To error is human. We all do it. Sometimes it’s good to remind ourselves that good can come from our slip-ups, too.
It’s so very easy to beat ourselves up when our best intentions don’t materialize the way we hoped, planned or worked towards. But that’s when it’s most important to remember that God can work all things—even our mistakes—for good. And a lot of that good might very well be teaching your kids a thing or two or three about a great deal of different things.
Here’s a look at just a few of them:
Resiliency isn’t just a trait. It’s a skill that can be practiced and mastered. Every time you mess up but don’t stop, you teach your child that a mistake doesn’t have to—and shouldn’t be—the end. So the next time you screw up, don’t hide it. Own it and even show it to your kids. Then, point out how exactly you’re going to work to recover from it and make things better. They’ll be grateful to know that you’re human too. It not only gives them hope, it gives them confidence that they can move past mistakes too.
Maintain a proper perspective. Failures can be overwhelming, but they don’t have to overtake us. It’s okay to let your child see you frustrated, upset and even confused, but don’t forget to let your child see you successfully manage these different emotions too. Talk is cheap. Allowing your child to witness firsthand how you work through these challenging feelings will help them know how to tackle them also.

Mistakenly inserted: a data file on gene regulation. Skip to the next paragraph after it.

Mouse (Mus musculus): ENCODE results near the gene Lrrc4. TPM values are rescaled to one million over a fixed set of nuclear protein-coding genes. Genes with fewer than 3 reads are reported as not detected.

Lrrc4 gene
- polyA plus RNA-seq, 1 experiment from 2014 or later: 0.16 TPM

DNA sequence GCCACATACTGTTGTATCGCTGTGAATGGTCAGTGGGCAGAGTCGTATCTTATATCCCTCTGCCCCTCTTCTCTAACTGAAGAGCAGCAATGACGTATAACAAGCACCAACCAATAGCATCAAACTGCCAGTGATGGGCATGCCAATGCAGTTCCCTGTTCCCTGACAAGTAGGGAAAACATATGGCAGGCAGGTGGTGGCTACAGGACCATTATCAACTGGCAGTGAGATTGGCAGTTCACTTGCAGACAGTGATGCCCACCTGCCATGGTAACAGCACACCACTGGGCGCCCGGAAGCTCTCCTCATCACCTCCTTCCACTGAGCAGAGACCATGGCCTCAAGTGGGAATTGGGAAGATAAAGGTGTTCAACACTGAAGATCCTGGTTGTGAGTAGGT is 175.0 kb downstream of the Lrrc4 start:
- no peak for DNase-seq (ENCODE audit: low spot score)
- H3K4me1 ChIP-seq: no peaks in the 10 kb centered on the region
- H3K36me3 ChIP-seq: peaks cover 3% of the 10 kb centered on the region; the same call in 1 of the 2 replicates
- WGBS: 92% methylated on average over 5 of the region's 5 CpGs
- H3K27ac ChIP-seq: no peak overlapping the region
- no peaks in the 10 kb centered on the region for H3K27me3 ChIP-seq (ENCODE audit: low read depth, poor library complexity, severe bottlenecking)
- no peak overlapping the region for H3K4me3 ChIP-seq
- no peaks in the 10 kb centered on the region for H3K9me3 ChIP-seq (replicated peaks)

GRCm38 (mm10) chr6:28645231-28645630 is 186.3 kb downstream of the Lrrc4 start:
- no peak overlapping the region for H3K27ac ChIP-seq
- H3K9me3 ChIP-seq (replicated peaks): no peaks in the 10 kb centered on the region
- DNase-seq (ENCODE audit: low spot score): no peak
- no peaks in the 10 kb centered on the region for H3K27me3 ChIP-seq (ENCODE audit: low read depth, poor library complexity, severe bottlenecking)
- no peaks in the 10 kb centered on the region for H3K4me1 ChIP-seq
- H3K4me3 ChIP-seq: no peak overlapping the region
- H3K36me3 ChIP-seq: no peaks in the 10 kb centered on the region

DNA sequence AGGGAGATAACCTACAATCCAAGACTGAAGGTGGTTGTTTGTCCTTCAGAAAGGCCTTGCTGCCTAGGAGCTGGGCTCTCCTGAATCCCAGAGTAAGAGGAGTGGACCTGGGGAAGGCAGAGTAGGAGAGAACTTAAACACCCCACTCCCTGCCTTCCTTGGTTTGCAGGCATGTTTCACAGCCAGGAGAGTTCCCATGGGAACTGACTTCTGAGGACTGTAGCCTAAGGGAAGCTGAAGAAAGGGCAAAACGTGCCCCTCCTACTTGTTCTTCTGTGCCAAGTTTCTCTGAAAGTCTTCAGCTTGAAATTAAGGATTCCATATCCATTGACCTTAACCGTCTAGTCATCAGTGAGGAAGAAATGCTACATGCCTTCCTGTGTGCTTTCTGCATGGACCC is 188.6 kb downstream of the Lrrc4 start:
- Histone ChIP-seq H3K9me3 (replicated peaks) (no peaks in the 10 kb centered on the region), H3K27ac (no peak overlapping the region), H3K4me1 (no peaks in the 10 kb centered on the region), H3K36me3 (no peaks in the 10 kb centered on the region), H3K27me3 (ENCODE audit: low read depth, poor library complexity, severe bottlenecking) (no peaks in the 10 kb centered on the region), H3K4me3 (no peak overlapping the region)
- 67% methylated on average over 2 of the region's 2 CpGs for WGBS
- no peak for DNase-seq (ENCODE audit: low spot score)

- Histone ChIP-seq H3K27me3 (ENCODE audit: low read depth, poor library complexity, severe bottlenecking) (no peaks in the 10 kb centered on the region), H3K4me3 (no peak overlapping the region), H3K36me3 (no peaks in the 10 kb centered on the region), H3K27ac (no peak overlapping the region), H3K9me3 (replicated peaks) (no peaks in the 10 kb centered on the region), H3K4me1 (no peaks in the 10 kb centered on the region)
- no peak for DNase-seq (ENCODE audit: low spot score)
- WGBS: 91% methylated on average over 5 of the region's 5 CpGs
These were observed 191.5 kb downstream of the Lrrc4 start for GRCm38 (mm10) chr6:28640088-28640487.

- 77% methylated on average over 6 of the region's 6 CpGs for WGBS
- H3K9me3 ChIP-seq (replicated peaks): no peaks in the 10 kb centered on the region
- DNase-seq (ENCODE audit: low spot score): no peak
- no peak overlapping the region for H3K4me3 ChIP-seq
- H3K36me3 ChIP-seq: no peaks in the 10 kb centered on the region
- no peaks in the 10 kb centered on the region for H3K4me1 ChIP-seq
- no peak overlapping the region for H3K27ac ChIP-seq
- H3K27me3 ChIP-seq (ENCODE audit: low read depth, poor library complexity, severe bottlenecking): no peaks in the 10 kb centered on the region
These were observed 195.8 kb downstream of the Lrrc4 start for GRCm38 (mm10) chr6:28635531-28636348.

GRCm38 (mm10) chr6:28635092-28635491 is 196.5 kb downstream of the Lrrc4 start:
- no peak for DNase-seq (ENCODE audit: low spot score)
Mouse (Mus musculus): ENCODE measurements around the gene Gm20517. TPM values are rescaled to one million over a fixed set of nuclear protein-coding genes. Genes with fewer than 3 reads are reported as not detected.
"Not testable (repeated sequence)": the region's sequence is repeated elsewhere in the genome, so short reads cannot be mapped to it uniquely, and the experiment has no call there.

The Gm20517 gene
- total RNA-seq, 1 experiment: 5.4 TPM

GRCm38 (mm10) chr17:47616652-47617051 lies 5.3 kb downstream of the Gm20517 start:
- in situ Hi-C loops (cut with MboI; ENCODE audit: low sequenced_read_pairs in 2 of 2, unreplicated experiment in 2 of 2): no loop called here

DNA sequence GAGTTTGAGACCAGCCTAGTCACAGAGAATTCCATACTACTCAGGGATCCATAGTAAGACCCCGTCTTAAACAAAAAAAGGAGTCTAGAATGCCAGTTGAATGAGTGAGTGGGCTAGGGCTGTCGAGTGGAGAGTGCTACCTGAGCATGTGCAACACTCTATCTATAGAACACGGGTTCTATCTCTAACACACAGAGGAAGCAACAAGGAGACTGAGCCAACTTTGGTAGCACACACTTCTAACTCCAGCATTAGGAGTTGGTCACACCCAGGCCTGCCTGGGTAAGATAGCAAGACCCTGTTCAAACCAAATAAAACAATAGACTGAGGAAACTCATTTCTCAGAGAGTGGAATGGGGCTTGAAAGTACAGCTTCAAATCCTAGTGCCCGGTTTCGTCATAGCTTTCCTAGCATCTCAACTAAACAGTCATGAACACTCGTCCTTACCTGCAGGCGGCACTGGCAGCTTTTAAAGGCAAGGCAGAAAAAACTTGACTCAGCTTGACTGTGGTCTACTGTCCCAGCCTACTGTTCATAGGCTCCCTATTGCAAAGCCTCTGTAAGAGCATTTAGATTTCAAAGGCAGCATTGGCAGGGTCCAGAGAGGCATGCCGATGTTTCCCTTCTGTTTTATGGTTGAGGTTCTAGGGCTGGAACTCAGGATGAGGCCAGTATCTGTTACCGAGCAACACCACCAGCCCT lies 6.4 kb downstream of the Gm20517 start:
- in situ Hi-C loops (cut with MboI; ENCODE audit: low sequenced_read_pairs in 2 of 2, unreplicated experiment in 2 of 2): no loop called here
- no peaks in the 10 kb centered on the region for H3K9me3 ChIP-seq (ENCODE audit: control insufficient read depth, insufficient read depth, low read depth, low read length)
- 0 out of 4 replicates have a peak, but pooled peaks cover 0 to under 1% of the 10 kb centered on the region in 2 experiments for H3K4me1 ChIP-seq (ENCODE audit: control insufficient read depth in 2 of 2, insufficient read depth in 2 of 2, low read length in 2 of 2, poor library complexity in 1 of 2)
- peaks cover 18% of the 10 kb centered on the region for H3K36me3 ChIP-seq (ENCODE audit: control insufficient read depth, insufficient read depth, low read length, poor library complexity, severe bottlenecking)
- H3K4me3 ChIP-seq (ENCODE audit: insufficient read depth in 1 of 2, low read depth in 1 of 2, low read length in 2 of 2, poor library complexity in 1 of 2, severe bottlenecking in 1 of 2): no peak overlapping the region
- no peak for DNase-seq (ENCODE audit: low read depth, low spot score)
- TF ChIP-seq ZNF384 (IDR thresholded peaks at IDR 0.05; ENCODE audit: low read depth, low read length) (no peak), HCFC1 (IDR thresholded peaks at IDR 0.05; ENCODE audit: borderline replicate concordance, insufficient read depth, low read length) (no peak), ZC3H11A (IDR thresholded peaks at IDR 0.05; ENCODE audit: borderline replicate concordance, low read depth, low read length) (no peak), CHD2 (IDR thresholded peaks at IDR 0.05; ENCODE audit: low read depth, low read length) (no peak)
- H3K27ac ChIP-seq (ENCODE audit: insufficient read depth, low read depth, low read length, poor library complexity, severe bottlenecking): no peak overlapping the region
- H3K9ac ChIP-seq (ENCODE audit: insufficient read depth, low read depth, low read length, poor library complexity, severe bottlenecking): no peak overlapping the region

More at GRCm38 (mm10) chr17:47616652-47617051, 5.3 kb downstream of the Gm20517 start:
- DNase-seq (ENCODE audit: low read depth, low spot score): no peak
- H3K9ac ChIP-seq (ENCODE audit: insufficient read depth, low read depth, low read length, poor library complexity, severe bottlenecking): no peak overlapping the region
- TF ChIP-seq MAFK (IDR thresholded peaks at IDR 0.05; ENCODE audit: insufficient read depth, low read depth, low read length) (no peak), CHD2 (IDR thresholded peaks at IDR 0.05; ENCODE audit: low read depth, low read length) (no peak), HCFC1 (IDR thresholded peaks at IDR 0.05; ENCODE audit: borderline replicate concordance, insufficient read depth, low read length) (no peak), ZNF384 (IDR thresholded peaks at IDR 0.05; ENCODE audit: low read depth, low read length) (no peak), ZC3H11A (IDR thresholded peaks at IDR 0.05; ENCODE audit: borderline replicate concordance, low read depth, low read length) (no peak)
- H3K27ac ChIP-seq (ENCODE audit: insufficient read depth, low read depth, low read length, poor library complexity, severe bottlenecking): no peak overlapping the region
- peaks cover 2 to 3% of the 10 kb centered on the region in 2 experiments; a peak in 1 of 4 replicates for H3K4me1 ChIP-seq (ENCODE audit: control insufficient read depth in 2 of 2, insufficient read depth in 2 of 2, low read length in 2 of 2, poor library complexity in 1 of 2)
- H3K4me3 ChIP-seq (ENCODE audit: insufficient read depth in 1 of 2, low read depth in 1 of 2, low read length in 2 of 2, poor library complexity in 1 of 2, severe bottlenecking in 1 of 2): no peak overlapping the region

Know your value. Maintain your worth. God knows we’re going to mess up. But, thankfully, He still treasures and values us. Shouldn’t we value what God chooses too? Whenever a slip-up threatens your self-worth, remember this. Don’t toss aside or discredit what Jesus bought with His life. Every time you maintain that you are not your mistakes, you teach this same truth to your child.
Live the action plan: Two wrongs don’t make a right. Sometimes it takes many, many wrongs to get it right. Truth told, you’ve likely been lied to. Don’t let your kids fall for the same. We’ve all heard it before: “Practice makes perfect.” But we’re not perfect. And sometimes no matter how much we practice, perfection can still be so far out of reach. Let your actions—and mistakes—speak the truth with love; practice means making mistakes—sometimes lots of them—but those same mistakes can lead to progress. Demonstrate to your child how important it is not to give up. Show them that mistakes have value too.
Slip-ups are okay when you’re steady on the Rock. Sure, failure is scary. No one likes it. It can create a whole mess of emotions and choices that we’d rather not deal with. But that’s the beauty of being grounded in God and His Word. Even when we fall off course and things don’t end up the way we plan if we’re anchored to Him, worry doesn’t have to overtake us. Let your actions—and, yes, even your screw-ups—paint a very real picture for your child of how a personal relationship with God can help you survive the storms, too.